Working on 'Grimm' is a 'dream job for special effects makeup artist, Barney Burman
Every show needs a makeup artist, but in order to create a cast of lifelike, ghoulish creatures, “Grimm” needs an exceptional one.
Enter special effects makeup artist, Barney Burman.
“On ‘Grimm’ . . . they give me so much freedom and license to create. It’s really a dream job for me,” he said in a recent conference call.
Burman is a third generation makeup artist, with quite the extensive CV including credits on “Star Trek,” “The Matrix Reloaded,” and “Pirates of the Caribbean: The Curse of the Black Pearl.”
With a movie like “Star Trek,” Burman admits there were built in expectations for how different characters were supposed to look. “We really did not want to disappoint the fans of the old series or the old films at all,” he says. But for “Grimm,” he was given free reign.
“We can create and give (fans) something new that they haven’t seen before,” he says.
Creating these unique unearthly creatures involves a lot of hard work Burman admits – “I don’t know how it’s going to come together every week, but I know that it will.”
And it’s not just Burman who works on creating the look for each creature. It in fact takes quite an extensive team of creators. Once the writers and producers come up with the character, two digital artists create an initial look and send the design over to Burman.
“I’m also talking to wardrobe and to the stunt coordinator,” Burman adds.
Burman uses the original sketch and a head cast of the actor to create this sculpture, a step Burman says is essential. “I always want everything to be as good as it can be on this show, and the only way to do that is to make sure that we have good, proper fitting prosthetics and makeup,” he says.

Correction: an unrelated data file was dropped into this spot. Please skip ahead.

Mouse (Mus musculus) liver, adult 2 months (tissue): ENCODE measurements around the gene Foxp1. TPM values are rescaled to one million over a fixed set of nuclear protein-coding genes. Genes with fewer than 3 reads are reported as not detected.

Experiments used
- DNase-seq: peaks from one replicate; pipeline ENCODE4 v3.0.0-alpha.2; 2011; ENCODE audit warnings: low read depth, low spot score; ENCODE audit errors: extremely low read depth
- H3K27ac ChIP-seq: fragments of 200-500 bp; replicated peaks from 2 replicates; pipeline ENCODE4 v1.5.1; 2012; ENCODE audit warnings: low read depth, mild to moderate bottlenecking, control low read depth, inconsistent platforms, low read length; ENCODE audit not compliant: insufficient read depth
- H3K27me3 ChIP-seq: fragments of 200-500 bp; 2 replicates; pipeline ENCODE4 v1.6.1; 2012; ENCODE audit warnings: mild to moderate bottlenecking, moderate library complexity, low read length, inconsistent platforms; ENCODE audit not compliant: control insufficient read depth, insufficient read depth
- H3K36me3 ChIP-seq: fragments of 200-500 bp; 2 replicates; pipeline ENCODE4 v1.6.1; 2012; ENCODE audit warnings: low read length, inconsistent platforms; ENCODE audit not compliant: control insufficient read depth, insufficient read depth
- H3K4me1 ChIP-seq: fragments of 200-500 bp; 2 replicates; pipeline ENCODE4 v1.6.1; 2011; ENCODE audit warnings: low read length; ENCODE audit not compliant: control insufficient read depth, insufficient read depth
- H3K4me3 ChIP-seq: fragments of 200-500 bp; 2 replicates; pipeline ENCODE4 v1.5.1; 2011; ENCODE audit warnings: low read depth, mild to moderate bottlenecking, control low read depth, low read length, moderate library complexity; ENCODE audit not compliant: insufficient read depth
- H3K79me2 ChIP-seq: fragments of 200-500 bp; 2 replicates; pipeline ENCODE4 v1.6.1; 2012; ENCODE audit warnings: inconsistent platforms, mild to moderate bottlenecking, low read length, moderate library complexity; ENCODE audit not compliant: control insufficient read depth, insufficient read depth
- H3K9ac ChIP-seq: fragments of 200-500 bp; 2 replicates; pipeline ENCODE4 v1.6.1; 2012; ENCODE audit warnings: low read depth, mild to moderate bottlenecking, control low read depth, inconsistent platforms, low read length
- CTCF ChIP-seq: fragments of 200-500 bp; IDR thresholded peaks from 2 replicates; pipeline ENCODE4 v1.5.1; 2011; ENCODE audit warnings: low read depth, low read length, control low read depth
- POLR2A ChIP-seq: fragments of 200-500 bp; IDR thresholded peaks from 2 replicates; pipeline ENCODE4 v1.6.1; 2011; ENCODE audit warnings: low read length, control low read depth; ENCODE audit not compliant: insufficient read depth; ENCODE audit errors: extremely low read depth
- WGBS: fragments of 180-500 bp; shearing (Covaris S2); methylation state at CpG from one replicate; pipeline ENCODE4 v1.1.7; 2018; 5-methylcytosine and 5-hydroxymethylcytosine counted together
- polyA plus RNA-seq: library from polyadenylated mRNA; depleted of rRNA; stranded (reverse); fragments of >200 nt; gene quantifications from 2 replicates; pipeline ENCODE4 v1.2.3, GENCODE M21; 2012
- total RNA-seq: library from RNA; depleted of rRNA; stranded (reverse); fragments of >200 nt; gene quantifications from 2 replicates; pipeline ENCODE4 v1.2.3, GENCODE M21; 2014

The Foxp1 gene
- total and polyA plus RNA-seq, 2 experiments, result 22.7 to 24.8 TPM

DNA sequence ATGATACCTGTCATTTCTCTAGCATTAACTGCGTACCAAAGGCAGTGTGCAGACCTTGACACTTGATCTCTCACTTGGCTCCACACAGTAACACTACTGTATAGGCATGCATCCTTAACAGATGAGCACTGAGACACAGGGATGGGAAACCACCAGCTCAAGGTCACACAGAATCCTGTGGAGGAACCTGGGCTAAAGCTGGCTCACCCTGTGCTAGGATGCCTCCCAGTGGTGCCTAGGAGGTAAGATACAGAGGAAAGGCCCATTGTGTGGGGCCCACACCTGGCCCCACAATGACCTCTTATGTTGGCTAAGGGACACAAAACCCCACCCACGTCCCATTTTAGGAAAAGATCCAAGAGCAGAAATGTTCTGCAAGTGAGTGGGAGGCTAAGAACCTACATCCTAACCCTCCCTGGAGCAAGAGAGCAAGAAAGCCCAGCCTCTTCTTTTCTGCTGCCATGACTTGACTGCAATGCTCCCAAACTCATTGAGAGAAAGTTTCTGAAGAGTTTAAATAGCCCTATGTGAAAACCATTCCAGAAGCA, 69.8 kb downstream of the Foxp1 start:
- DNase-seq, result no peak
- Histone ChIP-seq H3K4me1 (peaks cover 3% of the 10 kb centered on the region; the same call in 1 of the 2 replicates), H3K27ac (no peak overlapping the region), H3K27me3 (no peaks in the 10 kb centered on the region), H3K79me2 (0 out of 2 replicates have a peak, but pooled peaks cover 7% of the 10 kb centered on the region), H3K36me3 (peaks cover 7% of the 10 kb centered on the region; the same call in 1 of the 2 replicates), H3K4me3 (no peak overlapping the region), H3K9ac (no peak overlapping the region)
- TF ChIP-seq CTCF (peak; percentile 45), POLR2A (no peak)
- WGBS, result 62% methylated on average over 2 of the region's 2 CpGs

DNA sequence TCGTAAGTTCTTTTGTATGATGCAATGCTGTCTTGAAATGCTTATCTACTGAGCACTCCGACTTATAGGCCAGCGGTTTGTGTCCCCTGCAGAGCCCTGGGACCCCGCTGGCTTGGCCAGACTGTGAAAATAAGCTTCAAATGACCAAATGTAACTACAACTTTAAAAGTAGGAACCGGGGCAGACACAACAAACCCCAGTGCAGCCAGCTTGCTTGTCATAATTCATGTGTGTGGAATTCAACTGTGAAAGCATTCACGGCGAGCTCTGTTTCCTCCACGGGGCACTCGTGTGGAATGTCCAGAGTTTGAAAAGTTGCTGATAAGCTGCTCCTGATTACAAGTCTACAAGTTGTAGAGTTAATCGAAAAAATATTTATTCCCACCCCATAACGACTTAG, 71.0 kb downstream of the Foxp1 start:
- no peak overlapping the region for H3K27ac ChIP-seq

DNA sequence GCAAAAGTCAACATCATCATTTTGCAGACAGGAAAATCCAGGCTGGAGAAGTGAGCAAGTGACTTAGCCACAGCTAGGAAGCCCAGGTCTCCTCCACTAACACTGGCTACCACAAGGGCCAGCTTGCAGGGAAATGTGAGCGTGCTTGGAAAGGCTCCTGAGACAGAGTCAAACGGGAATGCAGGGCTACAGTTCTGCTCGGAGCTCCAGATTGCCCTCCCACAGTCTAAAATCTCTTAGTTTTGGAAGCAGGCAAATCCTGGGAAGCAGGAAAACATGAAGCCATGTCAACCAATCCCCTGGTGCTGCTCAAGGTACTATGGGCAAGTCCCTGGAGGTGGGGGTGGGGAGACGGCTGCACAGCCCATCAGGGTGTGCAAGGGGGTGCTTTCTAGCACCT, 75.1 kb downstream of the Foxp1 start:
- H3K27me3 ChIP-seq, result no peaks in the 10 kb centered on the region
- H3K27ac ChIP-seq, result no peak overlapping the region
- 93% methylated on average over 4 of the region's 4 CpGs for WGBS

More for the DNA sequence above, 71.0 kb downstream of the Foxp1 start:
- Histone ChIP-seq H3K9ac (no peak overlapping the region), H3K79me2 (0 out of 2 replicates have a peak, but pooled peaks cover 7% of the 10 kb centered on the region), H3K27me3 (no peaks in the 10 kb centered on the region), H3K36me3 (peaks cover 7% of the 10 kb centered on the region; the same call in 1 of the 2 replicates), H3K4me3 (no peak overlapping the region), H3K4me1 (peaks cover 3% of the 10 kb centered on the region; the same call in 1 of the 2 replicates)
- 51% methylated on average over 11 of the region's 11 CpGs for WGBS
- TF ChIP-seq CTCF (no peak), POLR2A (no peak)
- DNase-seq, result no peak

In this step, Burman’s preferred medium is clay. “Clay is just one of my favourite things. And in a way, I feel like I have a very old relationship with clay. I like the three dimensional quality of it,” says Burman.
After making the three-dimensional design on the head cast, Burman lets the actor’s actual head and face dictate changes to the original design.
The most challenging part of the process isn’t the actual look, but the tight timelines the entire team is working under. “I always want to get a little more time whenever I can,” says Burman. “I end up working very late and working long days and long weeks, but I really wouldn’t have it any other way. I’m having such a fun time doing this job.
“Sometimes the creativity comes out of how to make that happen in this kind of timeframe and not have the quality go away. So it’s quite a challenge, but really a delightful one.”
Though Burman can do a lot with clay and makeup, he notes the show also relies on digital effects. “My favorite thing, which we’ve been able to (use) in recent years in entertainment, is to be able marry (makeup and digital effects) together,” he reflects.
“I was so excited when ‘Grimm’ came along because it seemed like most of the shows that are being done in the States now are medical oriented shows, and what I love to do is make creatures and monsters and change people around, and ‘Grimm’ allows me to do that opportunity,” he says.
Burman admits he loves working on Silas Weir’s character, Munroe, the reformed werewolf. “He’s such a really talented actor and he brings so much to that character and makes him so much fun,” Burman says. He also loved creating a Three Little Pigs-inspired character for an upcoming episode.
But beyond those two stand-out creations, Burman says he’s constantly inspired by whatever character he’s currently working on: “Each episode I kind of get reinvigorated and reenergized about what we’re making.”
About Lindsay Zier-Vogel
Lindsay Zier-Vogel has been working for CTV.ca since 2008. In addition to interviewing the famed American choreographer Bill T. Jones and Canadian prima ballerina Karen Kain, Lindsay’s highlights include criss-crossing Canada on four SYTYCDC audition tours and covering the Juno Awards. Follow her on Twitter!